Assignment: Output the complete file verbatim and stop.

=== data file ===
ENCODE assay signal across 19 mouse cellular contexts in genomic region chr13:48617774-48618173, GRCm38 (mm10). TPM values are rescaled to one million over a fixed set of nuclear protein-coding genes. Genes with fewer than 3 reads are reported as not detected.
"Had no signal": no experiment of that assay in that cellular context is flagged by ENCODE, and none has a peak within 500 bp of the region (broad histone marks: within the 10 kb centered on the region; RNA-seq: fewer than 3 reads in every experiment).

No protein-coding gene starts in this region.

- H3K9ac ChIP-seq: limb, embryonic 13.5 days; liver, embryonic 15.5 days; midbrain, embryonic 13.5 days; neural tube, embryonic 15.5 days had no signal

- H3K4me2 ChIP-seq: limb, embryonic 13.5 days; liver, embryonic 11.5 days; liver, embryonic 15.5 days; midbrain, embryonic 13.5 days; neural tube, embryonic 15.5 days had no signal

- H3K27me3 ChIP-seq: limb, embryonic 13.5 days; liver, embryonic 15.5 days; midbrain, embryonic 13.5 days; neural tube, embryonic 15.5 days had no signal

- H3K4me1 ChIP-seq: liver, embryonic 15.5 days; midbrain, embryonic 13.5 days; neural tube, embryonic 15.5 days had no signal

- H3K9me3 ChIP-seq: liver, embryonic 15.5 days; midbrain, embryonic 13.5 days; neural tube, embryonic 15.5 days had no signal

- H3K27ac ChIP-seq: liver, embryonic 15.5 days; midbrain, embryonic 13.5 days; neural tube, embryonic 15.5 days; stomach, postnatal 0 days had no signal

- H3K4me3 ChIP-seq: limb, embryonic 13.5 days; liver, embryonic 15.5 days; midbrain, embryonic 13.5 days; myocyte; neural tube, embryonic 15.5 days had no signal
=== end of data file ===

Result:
ENCODE assay signal across 19 mouse cellular contexts in genomic region chr13:48617774-48618173, GRCm38 (mm10). TPM values are rescaled to one million over a fixed set of nuclear protein-coding genes. Genes with fewer than 3 reads are reported as not detected.
"Had no signal": no experiment of that assay in that cellular context is flagged by ENCODE, and none has a peak within 500 bp of the region (broad histone marks: within the 10 kb centered on the region; RNA-seq: fewer than 3 reads in every experiment).

No protein-coding gene starts in this region.

- H3K9ac ChIP-seq: limb, embryonic 13.5 days; liver, embryonic 15.5 days; midbrain, embryonic 13.5 days; neural tube, embryonic 15.5 days had no signal

- H3K4me2 ChIP-seq: limb, embryonic 13.5 days; liver, embryonic 11.5 days; liver, embryonic 15.5 days; midbrain, embryonic 13.5 days; neural tube, embryonic 15.5 days had no signal

- H3K27me3 ChIP-seq: limb, embryonic 13.5 days; liver, embryonic 15.5 days; midbrain, embryonic 13.5 days; neural tube, embryonic 15.5 days had no signal

- H3K4me1 ChIP-seq: liver, embryonic 15.5 days; midbrain, embryonic 13.5 days; neural tube, embryonic 15.5 days had no signal

- H3K9me3 ChIP-seq: liver, embryonic 15.5 days; midbrain, embryonic 13.5 days; neural tube, embryonic 15.5 days had no signal

- H3K27ac ChIP-seq: liver, embryonic 15.5 days; midbrain, embryonic 13.5 days; neural tube, embryonic 15.5 days; stomach, postnatal 0 days had no signal

- H3K4me3 ChIP-seq: limb, embryonic 13.5 days; liver, embryonic 15.5 days; midbrain, embryonic 13.5 days; myocyte; neural tube, embryonic 15.5 days had no signal